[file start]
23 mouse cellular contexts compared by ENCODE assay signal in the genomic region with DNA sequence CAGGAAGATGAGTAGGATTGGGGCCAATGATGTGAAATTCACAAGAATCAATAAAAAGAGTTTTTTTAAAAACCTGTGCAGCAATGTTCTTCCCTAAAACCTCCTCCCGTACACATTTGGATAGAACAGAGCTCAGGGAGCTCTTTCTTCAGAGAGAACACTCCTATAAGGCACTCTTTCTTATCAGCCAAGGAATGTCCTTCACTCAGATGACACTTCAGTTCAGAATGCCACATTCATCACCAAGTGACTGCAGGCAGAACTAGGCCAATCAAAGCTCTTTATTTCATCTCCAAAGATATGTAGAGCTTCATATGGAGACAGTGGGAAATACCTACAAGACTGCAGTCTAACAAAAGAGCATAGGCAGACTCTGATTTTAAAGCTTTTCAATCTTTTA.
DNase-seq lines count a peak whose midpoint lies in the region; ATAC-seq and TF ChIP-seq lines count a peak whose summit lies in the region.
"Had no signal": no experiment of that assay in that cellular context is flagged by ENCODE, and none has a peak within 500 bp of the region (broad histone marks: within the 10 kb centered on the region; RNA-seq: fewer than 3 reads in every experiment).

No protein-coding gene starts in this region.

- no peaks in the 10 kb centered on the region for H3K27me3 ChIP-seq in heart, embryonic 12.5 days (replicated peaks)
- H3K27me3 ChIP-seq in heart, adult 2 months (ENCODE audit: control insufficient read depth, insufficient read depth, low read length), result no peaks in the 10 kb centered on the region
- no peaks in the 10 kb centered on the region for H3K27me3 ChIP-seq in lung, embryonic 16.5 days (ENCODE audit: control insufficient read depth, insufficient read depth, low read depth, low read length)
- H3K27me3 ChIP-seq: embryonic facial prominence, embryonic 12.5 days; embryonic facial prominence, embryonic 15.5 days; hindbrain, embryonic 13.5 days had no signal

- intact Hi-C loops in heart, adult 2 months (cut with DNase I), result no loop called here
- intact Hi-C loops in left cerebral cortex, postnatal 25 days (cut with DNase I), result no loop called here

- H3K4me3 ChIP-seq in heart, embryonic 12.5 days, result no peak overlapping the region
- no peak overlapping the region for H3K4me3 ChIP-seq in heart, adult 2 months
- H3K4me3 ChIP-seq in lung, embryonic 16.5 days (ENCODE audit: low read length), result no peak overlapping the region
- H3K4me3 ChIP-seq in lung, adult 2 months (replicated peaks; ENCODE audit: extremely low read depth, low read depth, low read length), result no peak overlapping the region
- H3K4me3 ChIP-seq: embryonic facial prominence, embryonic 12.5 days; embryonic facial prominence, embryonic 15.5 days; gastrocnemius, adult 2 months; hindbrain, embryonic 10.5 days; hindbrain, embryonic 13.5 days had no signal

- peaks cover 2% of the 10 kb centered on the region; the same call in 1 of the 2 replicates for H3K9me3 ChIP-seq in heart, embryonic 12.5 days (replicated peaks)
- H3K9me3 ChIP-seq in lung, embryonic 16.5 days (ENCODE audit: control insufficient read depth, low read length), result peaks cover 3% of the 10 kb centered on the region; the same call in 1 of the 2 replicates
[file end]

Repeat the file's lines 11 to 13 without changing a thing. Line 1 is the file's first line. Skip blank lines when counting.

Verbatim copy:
- H3K4me3 ChIP-seq in heart, embryonic 12.5 days, result no peak overlapping the region
- no peak overlapping the region for H3K4me3 ChIP-seq in heart, adult 2 months
- H3K4me3 ChIP-seq in lung, embryonic 16.5 days (ENCODE audit: low read length), result no peak overlapping the region